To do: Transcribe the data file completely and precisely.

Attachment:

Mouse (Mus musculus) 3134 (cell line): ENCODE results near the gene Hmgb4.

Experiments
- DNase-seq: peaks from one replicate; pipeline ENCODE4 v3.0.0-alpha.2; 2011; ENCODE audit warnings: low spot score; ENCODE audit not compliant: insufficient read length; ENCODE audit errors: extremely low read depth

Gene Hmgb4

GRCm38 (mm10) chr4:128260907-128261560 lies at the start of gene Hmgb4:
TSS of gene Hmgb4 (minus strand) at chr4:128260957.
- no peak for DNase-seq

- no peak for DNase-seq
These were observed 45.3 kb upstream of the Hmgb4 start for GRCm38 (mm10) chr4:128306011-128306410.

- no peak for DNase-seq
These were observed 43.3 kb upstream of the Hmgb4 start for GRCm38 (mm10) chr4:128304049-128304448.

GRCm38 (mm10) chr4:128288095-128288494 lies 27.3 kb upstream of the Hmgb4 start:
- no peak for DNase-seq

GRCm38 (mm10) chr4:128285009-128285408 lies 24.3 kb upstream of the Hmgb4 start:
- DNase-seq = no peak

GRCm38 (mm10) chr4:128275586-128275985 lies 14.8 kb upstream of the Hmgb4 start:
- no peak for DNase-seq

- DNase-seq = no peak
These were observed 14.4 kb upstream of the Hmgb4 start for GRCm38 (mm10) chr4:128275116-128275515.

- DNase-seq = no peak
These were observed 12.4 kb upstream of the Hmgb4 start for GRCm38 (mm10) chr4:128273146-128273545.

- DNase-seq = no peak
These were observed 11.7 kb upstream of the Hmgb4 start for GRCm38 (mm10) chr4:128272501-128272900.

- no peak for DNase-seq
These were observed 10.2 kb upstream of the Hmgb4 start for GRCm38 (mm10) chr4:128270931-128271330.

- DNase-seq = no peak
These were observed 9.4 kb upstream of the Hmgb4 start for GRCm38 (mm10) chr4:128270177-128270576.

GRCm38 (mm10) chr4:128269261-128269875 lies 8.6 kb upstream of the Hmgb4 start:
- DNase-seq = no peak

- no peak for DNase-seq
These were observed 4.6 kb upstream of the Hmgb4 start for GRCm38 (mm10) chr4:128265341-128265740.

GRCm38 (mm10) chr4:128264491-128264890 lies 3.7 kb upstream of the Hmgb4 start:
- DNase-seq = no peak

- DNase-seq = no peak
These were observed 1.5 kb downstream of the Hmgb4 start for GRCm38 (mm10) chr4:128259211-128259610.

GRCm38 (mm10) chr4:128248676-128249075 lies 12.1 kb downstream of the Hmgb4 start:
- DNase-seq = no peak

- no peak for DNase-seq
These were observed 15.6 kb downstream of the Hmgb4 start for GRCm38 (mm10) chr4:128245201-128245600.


Mouse (Mus musculus) 3134 (cell line): ENCODE results near the gene Hmgb4.

Experiments
- DNase-seq: peaks from one replicate; pipeline ENCODE4 v3.0.0-alpha.2; 2011; ENCODE audit warnings: low spot score; ENCODE audit not compliant: insufficient read length; ENCODE audit errors: extremely low read depth

Gene Hmgb4

GRCm38 (mm10) chr4:128260907-128261560 lies at the start of gene Hmgb4:
TSS of gene Hmgb4 (minus strand) at chr4:128260957.
- no peak for DNase-seq

- no peak for DNase-seq
These were observed 45.3 kb upstream of the Hmgb4 start for GRCm38 (mm10) chr4:128306011-128306410.

- no peak for DNase-seq
These were observed 43.3 kb upstream of the Hmgb4 start for GRCm38 (mm10) chr4:128304049-128304448.

GRCm38 (mm10) chr4:128288095-128288494 lies 27.3 kb upstream of the Hmgb4 start:
- no peak for DNase-seq

GRCm38 (mm10) chr4:128285009-128285408 lies 24.3 kb upstream of the Hmgb4 start:
- DNase-seq = no peak

GRCm38 (mm10) chr4:128275586-128275985 lies 14.8 kb upstream of the Hmgb4 start:
- no peak for DNase-seq

- DNase-seq = no peak
These were observed 14.4 kb upstream of the Hmgb4 start for GRCm38 (mm10) chr4:128275116-128275515.

- DNase-seq = no peak
These were observed 12.4 kb upstream of the Hmgb4 start for GRCm38 (mm10) chr4:128273146-128273545.

- DNase-seq = no peak
These were observed 11.7 kb upstream of the Hmgb4 start for GRCm38 (mm10) chr4:128272501-128272900.

- no peak for DNase-seq
These were observed 10.2 kb upstream of the Hmgb4 start for GRCm38 (mm10) chr4:128270931-128271330.

- DNase-seq = no peak
These were observed 9.4 kb upstream of the Hmgb4 start for GRCm38 (mm10) chr4:128270177-128270576.

GRCm38 (mm10) chr4:128269261-128269875 lies 8.6 kb upstream of the Hmgb4 start:
- DNase-seq = no peak

- no peak for DNase-seq
These were observed 4.6 kb upstream of the Hmgb4 start for GRCm38 (mm10) chr4:128265341-128265740.

GRCm38 (mm10) chr4:128264491-128264890 lies 3.7 kb upstream of the Hmgb4 start:
- DNase-seq = no peak

- DNase-seq = no peak
These were observed 1.5 kb downstream of the Hmgb4 start for GRCm38 (mm10) chr4:128259211-128259610.

GRCm38 (mm10) chr4:128248676-128249075 lies 12.1 kb downstream of the Hmgb4 start:
- DNase-seq = no peak

- no peak for DNase-seq
These were observed 15.6 kb downstream of the Hmgb4 start for GRCm38 (mm10) chr4:128245201-128245600.